YouTubers Are Mad Again After YouTube Deletes Videos With Paid Promos For Academic Cheating

YouTubers Are Mad Again After YouTube Deletes Videos With Paid Promos For Academic Cheating

YouTube has removed “hundreds” of videos advertising an essay-writing service, EduBirdie, following a BBC investigation that concluded over 250 channels were promoting the Ukraine-based company.

Photo: AP

According to the BBC, the investigation ultimately discovered more than 1,400 videos with over 700 million views promoting EduBirdie, with the topics covering “range of interests including: pranks, video games, fashion and dating.”

After the BBC revealed the results of the investigation, YouTube advised the channels in question that promoting cheating services was a violation of its policies against “academic aids,” which specifically prohibit both test-taking services and paper-writing companies. It further told them that videos featuring EduBirdie plugs would be removed if the creators didn’t do so themselves.

Numerous YouTubers complained that they had lost numerous videos as a result of the purge, with several saying dozens had disappeared. One channel claimed that 138 of their videos had been removed. According to the BBC, some said they were in the process of editing out the endorsements when the videos went down:

One channel, To Catch A Cheater, said 49 of its videos — a year’s worth of work — had disappeared.

AldosWorldTv said it had lost more than 30 videos, and questioned why he had been able to post so many videos containing the adverts.

TwinzTV, a US-based pranks channel posted on Twitter that “YouTube deleted 138 of our videos without any explanation”.

Essay-writing services are legal, the BBC noted, though people who are caught using them are usually subject to severe academic sanctions or expulsion. (It’s also potentially dangerous: Consider that cheating may be widespread at institutions like medical school.) There’s no reliable estimates of how common cheating is in general, though essay mills are reportedly on the upswing.

The BBC investigation revealed EduBirdie was paying a number of YouTube personalities directly, sometimes with language specifying the company could provide a “super smart nerd” to do the work and “free up time to play video games or take drugs.” The site also promised that the essays would be comprised of original content rather than than plagiarized off the internet. Some of the YouTubers being roped into the scheme were as young as 12 years old.

“I think it’s totally disgusting the fact that these type of organisations are exploiting vulnerable young people through getting them to promote something that isn’t good, isn’t ethical,” National Union of Students President Shakira Martin told the BBC.

EduBirdie issued a statement to the BBC more or less admitting that all of the above is true, but that really it’s all the YouTubers’ fault for their “creative choice” to “present the EduBirdie platform”:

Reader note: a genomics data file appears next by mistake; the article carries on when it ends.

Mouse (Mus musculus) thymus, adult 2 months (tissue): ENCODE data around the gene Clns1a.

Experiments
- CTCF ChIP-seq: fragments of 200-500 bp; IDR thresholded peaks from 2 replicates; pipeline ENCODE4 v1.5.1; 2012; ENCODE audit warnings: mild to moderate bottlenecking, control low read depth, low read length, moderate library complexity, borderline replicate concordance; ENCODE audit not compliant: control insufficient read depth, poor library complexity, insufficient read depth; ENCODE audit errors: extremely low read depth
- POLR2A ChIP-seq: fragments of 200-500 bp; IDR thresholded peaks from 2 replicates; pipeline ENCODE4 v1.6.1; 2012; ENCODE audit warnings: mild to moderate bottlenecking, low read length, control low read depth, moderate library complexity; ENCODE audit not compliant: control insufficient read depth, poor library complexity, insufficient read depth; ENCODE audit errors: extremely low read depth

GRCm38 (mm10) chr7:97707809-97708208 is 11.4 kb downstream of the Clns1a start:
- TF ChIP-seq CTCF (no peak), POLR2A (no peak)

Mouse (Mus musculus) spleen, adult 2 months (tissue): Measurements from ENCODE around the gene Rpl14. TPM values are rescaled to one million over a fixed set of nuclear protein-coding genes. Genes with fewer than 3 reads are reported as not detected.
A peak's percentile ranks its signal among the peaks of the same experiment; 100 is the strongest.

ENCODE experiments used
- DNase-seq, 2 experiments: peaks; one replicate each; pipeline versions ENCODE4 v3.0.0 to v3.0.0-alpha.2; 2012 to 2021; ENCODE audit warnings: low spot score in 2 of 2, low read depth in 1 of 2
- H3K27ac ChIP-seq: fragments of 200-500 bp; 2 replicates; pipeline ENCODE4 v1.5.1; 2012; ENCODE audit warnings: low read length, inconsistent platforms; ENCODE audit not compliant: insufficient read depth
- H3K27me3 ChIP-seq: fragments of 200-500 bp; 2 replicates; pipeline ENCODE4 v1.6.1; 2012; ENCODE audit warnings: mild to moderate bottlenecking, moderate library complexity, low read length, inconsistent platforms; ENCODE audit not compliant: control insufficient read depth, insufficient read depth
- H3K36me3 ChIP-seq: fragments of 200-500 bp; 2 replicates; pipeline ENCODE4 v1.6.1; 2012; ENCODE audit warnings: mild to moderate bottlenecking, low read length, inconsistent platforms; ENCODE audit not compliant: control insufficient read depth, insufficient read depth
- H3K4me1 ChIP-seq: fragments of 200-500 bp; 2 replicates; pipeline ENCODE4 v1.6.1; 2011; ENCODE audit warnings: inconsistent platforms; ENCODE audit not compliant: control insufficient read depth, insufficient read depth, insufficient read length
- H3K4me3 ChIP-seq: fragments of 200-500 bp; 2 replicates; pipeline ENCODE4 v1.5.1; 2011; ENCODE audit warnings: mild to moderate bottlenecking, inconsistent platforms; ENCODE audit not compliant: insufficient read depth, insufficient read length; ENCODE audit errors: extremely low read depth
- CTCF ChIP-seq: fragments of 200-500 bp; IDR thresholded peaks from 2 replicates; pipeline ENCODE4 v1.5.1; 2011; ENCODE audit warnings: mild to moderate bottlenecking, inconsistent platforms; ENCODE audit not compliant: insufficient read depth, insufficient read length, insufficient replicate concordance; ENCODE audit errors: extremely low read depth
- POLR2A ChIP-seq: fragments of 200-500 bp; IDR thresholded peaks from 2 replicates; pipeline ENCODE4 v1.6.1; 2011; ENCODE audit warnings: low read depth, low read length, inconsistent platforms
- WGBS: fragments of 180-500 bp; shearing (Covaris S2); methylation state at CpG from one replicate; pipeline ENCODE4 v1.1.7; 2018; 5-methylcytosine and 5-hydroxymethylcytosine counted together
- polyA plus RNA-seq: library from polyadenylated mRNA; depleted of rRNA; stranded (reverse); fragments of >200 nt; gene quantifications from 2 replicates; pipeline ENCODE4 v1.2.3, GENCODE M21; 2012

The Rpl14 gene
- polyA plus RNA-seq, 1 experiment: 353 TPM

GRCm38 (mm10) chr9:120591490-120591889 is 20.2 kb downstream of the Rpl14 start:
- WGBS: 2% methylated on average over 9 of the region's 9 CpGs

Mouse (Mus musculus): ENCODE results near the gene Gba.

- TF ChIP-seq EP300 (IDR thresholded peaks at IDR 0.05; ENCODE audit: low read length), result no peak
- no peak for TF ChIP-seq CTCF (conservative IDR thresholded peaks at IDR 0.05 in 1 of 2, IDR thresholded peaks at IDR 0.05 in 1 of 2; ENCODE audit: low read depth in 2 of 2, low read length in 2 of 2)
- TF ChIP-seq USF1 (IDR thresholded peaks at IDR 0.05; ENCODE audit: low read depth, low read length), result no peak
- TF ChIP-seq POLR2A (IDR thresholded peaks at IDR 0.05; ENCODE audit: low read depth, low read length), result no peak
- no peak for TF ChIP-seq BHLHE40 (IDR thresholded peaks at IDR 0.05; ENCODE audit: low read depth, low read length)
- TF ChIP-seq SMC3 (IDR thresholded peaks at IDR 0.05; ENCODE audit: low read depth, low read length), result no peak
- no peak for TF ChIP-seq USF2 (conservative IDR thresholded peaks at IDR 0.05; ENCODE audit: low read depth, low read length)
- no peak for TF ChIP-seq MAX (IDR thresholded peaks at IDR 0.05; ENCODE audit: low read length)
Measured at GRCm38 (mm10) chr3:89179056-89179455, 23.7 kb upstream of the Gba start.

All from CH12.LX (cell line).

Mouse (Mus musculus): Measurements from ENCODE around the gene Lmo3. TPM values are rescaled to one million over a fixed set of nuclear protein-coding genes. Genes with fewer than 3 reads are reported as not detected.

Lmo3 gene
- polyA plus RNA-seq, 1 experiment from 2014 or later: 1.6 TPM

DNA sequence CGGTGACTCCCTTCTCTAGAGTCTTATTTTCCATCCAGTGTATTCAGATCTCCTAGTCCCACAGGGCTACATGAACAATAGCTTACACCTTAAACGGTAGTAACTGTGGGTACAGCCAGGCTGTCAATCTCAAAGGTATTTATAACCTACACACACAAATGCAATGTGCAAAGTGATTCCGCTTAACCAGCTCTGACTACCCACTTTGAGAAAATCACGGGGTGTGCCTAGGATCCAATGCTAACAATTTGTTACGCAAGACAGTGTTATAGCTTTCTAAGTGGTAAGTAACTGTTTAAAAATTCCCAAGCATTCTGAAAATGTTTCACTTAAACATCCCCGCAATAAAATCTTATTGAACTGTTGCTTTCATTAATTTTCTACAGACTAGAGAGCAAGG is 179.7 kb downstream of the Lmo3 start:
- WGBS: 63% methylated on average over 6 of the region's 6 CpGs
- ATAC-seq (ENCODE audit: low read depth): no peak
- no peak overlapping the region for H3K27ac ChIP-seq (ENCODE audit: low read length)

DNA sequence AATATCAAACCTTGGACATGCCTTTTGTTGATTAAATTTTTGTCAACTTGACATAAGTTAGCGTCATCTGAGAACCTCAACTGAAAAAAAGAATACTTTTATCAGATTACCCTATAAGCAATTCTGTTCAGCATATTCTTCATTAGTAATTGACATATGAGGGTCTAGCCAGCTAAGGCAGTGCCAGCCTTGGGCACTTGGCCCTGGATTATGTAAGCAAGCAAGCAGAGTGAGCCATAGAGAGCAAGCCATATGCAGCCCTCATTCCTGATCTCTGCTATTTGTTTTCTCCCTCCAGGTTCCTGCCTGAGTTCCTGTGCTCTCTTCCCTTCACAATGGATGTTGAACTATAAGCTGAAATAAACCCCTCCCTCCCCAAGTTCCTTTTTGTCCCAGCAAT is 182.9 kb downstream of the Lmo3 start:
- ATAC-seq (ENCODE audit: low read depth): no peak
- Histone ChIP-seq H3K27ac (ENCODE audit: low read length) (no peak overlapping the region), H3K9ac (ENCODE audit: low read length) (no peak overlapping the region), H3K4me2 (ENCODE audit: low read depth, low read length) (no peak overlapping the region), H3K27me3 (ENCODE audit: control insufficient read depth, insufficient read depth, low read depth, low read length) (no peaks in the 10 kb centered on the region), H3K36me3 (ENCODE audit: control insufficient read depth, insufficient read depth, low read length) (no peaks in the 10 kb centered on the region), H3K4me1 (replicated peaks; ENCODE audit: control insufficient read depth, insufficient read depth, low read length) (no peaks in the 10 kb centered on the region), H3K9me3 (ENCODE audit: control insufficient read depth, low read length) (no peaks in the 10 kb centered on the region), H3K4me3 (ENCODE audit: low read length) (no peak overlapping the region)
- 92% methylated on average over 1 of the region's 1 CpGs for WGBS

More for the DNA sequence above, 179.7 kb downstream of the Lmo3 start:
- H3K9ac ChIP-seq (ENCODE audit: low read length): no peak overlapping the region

In a statement it said: “We cannot be held responsible for what social influencers say on their channels.

“We give influencers total freedom on how they prefer to present the EduBirdie platform to their audience in a way they feel would be most relevant to their viewers.

“We do admit that many tend to copy and paste each others’ shout-outs with a focus on ‘get someone to do your homework for you’, but this is their creative choice.”

The only video left on EduBirdie’s channel explains how to write the introduction to an essay, though fittingly, it’s actually just something they liked on another creator’s channel.

YouTube has often had a contentious relationship with creators, who often allege that the site holds all the cards when it comes to disputes over rules or money, isn’t afraid to throw its clout around when confronted with complaints, and is generally opaque about what’s going on behind the scenes. For example, in 2016, disappearing subscribers led some of the site’s top personalities to accuse it of hiding a technical glitch or algorithm change.

More recently, the site unveiled new rules on what kind of content qualifies for monetisation and how much it will pay out that were touted as making YouTube safer for legitimate advertisers but some viewed as a pretext to slash payments.

Sometimes the site is accused of being an absentee landlord of sorts. With countless billions of hours of video stashed on its servers, it’s impossible to manually review all of that content. So by the time YouTube is suddenly compelled to pay attention to something — say, how its “YouTube Kids” section was flooded with content distinctly inappropriate for kids — the problem tends to have already spiralled out of control and there’s no way to handle it that doesn’t make somebody angry.

That’s generously assuming YouTube is actually even interested in solving the problem in the first place.

Of course, YouTubers could also have been a little more careful before endorsing academic fraud, just like they’re not supposed to advertise drugs, miracle cures, forged documents, fireworks, cigarettes, weapons, or some dumb scam called “e-gold,” just to name a few of the things on the list.

They could have also double-checked the section explaining that paid promotions have to comply with YouTube’s regular advertising rules, but perhaps the money was too good or too easy to pass up.